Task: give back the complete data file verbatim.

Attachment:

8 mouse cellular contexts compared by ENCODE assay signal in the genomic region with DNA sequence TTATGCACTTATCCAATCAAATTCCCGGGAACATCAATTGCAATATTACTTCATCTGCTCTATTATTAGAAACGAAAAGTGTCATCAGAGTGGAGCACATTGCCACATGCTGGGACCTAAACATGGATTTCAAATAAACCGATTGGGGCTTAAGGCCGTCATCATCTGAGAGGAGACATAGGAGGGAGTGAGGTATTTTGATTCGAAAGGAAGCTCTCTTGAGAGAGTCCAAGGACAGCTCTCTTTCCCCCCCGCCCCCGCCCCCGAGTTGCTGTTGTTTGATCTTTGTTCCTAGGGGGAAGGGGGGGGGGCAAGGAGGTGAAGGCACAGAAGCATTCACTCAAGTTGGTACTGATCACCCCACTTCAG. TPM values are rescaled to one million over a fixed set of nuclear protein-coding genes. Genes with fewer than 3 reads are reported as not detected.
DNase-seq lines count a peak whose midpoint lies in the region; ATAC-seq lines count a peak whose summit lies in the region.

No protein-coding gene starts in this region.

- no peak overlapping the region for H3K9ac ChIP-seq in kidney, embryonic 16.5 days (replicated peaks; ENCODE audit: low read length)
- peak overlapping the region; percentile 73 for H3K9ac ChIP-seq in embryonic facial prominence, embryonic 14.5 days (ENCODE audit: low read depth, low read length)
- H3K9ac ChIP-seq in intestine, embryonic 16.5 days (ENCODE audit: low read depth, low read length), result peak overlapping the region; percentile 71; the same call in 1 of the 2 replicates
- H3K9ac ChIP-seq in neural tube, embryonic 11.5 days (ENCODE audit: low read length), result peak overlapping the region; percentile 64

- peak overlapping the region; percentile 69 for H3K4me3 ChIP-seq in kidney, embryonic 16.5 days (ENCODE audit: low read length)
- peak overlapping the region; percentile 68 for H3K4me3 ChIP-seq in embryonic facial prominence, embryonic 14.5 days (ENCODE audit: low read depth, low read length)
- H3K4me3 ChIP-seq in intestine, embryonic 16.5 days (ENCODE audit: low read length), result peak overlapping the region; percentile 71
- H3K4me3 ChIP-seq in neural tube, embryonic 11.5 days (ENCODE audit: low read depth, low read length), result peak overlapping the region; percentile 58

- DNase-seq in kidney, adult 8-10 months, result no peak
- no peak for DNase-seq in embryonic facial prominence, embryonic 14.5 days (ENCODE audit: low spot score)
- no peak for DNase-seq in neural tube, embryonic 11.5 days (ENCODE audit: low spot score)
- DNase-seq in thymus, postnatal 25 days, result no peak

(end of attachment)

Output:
8 mouse cellular contexts compared by ENCODE assay signal in the genomic region with DNA sequence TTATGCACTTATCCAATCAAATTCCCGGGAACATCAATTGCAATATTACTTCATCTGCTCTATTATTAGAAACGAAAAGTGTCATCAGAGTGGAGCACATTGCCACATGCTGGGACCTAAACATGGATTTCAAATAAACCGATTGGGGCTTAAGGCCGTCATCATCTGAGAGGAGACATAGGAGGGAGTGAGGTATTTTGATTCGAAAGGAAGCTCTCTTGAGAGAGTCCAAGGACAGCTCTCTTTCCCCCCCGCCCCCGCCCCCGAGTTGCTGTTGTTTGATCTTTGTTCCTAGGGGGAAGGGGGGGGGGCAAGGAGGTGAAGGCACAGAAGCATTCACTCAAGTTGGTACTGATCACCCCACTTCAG. TPM values are rescaled to one million over a fixed set of nuclear protein-coding genes. Genes with fewer than 3 reads are reported as not detected.
DNase-seq lines count a peak whose midpoint lies in the region; ATAC-seq lines count a peak whose summit lies in the region.

No protein-coding gene starts in this region.

- no peak overlapping the region for H3K9ac ChIP-seq in kidney, embryonic 16.5 days (replicated peaks; ENCODE audit: low read length)
- peak overlapping the region; percentile 73 for H3K9ac ChIP-seq in embryonic facial prominence, embryonic 14.5 days (ENCODE audit: low read depth, low read length)
- H3K9ac ChIP-seq in intestine, embryonic 16.5 days (ENCODE audit: low read depth, low read length), result peak overlapping the region; percentile 71; the same call in 1 of the 2 replicates
- H3K9ac ChIP-seq in neural tube, embryonic 11.5 days (ENCODE audit: low read length), result peak overlapping the region; percentile 64

- peak overlapping the region; percentile 69 for H3K4me3 ChIP-seq in kidney, embryonic 16.5 days (ENCODE audit: low read length)
- peak overlapping the region; percentile 68 for H3K4me3 ChIP-seq in embryonic facial prominence, embryonic 14.5 days (ENCODE audit: low read depth, low read length)
- H3K4me3 ChIP-seq in intestine, embryonic 16.5 days (ENCODE audit: low read length), result peak overlapping the region; percentile 71
- H3K4me3 ChIP-seq in neural tube, embryonic 11.5 days (ENCODE audit: low read depth, low read length), result peak overlapping the region; percentile 58

- DNase-seq in kidney, adult 8-10 months, result no peak
- no peak for DNase-seq in embryonic facial prominence, embryonic 14.5 days (ENCODE audit: low spot score)
- no peak for DNase-seq in neural tube, embryonic 11.5 days (ENCODE audit: low spot score)
- DNase-seq in thymus, postnatal 25 days, result no peak